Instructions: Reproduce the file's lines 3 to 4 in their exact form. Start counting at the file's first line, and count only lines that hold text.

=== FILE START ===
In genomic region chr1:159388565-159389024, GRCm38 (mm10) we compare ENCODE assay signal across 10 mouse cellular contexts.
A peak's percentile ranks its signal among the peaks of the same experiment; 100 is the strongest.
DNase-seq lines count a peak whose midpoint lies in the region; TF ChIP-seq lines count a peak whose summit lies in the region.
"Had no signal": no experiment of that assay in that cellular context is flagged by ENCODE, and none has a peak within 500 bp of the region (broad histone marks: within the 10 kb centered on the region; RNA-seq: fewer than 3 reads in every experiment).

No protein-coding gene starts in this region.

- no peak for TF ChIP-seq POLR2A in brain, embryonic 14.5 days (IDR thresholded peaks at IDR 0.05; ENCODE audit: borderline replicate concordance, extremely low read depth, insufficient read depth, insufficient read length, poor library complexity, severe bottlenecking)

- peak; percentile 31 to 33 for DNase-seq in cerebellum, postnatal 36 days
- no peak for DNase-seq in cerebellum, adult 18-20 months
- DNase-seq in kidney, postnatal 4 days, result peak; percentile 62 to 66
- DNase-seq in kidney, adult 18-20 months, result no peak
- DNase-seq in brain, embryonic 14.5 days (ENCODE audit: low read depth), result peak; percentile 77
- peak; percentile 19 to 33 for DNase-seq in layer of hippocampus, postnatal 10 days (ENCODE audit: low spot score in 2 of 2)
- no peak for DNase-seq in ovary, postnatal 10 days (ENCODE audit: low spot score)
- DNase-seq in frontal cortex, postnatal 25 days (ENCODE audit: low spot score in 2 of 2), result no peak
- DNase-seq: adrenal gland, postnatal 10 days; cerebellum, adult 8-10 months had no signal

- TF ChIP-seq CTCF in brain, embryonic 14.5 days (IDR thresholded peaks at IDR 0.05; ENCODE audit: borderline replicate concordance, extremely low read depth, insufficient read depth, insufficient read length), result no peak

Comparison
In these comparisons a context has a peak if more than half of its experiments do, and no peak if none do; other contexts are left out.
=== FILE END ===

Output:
DNase-seq lines count a peak whose midpoint lies in the region; TF ChIP-seq lines count a peak whose summit lies in the region.
"Had no signal": no experiment of that assay in that cellular context is flagged by ENCODE, and none has a peak within 500 bp of the region (broad histone marks: within the 10 kb centered on the region; RNA-seq: fewer than 3 reads in every experiment).